A 2023 study by the U.S. Congress pointed out that among all countries that report data to the Organization for Economic Co-operation and Development (Organization for Economic Co-operation and Development), China's amount of sponsored R&D ranked seventh from 1991 to 2019. Two, only in the United States. In addition, China's "14th Five-Year Plan" (2021-2025) regards strengthening research relations with foreign countries as one of its key tasks, with the aim of making China a global scientific research center.

The concerns of U.S. politicians are valid for scientists working in academia, but they caution against overdoing it. Steven Kivelson, a physicist at Stanford University in the United States, took his field as an example and said that China has invested a lot of resources in researching quantum materials. If exchanges between China and the United States are interrupted, the United States will not be able to track China's latest progress. While attending the world's largest physics conference, he found that "exciting new developments are either coming from China or from a new generation of scholars immigrating to the United States from China. I don't have specific numbers, but I would guess that more than 50% of the talks were from China." people or Chinese-American scientists.”

Peter Michelson, a professor at Stanford University who once worked for NASA, also pointed out that the China Sky Eye is the most advanced radio telescope in the world. He used the Yunnan Observatory through Chinese students he had previously mentored. This project is partially sponsored by NASA, but it is not a direct bilateral cooperation, so it complies with regulations. He said: "We reach an agreement, develop it in advance, it is very simple and clear, what we do, what they do, and then jointly publish the results." Congress should "realistically assess whether there is a real national security threat or technology transfer concerns, If technical experts who understand the field judge that there is a certain risk, it should be done under limited conditions, such as in a U.S. government laboratory, or in a commercial manner."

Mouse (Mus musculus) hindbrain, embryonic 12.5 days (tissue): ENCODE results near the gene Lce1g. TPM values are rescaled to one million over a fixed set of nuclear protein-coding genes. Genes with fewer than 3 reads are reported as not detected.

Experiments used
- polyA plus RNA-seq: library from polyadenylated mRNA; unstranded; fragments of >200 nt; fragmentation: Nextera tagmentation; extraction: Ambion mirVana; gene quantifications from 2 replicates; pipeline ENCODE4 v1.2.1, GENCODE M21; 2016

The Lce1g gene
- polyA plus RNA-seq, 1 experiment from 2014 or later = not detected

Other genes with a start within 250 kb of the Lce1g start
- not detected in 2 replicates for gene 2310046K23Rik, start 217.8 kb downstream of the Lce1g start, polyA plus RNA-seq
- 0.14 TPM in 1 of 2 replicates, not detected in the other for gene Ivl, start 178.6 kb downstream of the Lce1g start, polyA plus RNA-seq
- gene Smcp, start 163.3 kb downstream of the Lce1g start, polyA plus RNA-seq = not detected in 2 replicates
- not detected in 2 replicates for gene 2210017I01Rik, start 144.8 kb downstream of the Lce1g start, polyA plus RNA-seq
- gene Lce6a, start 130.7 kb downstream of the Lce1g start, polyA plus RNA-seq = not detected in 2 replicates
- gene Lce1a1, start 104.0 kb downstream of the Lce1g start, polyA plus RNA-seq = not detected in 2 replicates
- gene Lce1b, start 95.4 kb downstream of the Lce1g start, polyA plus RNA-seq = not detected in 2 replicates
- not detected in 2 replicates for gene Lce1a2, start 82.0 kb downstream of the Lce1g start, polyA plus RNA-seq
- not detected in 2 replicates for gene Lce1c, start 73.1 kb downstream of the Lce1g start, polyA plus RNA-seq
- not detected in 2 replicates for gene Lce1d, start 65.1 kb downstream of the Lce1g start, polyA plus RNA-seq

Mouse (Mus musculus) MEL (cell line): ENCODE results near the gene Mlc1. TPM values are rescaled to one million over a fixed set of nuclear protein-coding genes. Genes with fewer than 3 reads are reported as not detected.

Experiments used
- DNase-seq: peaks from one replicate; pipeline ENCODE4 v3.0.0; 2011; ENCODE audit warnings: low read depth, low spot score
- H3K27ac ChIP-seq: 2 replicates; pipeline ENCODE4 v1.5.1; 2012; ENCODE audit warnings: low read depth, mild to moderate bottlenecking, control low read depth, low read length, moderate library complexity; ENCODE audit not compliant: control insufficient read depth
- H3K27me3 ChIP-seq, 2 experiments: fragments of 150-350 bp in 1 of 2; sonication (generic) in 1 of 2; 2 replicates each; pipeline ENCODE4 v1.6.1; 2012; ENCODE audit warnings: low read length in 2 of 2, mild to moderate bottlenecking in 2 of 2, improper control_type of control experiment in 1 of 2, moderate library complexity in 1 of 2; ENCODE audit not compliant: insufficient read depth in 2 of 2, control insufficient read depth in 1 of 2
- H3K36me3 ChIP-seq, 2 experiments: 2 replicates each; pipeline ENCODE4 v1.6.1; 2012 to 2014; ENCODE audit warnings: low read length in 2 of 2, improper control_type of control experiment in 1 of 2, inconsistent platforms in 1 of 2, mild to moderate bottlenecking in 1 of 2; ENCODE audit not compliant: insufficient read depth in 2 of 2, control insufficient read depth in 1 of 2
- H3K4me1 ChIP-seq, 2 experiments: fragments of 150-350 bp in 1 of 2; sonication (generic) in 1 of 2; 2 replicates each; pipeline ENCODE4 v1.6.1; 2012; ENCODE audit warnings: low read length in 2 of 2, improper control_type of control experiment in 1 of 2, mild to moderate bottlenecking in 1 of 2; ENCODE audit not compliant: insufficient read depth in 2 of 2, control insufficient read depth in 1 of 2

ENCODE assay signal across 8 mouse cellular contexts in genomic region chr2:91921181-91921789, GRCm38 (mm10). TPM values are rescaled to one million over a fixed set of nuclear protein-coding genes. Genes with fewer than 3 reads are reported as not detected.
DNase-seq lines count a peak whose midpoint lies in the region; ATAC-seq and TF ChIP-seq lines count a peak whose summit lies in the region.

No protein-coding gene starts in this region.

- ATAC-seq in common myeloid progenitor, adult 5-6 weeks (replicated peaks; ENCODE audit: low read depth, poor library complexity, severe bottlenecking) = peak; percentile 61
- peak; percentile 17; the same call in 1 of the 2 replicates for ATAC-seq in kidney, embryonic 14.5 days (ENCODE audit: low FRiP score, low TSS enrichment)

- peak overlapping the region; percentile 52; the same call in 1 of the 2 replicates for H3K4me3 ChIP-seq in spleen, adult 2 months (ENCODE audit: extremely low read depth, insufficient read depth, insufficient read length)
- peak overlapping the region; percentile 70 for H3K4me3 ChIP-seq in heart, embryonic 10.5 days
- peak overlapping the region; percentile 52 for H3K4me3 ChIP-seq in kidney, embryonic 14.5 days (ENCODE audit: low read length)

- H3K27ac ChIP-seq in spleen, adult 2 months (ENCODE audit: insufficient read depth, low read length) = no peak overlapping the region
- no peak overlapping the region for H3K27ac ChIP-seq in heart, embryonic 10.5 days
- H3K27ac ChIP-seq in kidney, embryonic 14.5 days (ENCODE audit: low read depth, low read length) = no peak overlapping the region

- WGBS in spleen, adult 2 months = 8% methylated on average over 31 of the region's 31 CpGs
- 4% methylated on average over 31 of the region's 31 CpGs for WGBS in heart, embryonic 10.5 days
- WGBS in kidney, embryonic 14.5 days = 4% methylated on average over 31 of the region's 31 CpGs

Michelson emphasized that the main reason why American teaching and research institutions are world-class is that they accept many international students and maintain contact with overseas academic circles. Maintaining the China-US Science and Technology Cooperation Agreement can at least "stabilize this commitment."

Data - the main obstacle to negotiations between the two countries

According to the Wall Street Journal, when it comes to renewal negotiations, China hopes that the general environment will continue to remain open, while the United States hopes to limit areas of cooperation and requires joint research projects to be used only for peaceful purposes rather than military purposes. The article also quoted Denis Simon, a scholar who resigned out of anger at American universities because of their "China fear", pointing out that the use of data is currently the main obstacle to negotiations between the two countries.

Since many new technologies and applications involve data and even have dual-use characteristics, China has also passed the "Data Security Law" on the use of data. How the two sides reach a consensus will determine the fate of the agreement negotiations. Cameron Kerry, now a scholar at the Brookings Institution in Washington and a former general counsel of the U.S. Department of Commerce, told this station that artificial intelligence and other emerging technologies require a lot of international cooperation not only in research and development but also in computing capacity requirements. China and the United States The two countries are also each other's largest cooperation partners, but these technologies may be used in military weapons. Therefore, for the United States, the principle of "risk removal rather than decoupling" will also be applied in negotiating the "China-U.S. Science and Technology Cooperation Agreement": "I think this is important for It is a very difficult negotiation process between China and the United States, which is why it takes a lot of time."

Fei Nengwen emphasized that the "China-US Science and Technology Cooperation Agreement" is not just a simple symbolic meaning. It also means whether the exchanges between the two countries are approved by the state and subject to a certain degree of legal protection: "Even if we think that China is hostile to US interests, If there's a problem, we want to be on the ground and know what they're doing, and we want them to interact with us. Pulling away and not engaging seems counterproductive to our goals."

Reporter: Lucie Lo   Editor: Li Yaqian Editor: He Zu